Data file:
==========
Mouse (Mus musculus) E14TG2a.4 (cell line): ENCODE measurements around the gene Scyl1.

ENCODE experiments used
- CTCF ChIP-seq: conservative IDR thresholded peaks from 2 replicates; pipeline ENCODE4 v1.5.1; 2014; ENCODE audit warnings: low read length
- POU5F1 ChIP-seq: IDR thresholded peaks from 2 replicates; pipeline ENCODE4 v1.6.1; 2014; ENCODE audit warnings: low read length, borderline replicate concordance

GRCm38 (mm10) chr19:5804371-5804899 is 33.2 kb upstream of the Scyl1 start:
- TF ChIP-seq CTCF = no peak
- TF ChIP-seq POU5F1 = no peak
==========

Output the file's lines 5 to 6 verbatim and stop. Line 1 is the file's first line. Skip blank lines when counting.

GRCm38 (mm10) chr19:5804371-5804899 is 33.2 kb upstream of the Scyl1 start:
- TF ChIP-seq CTCF = no peak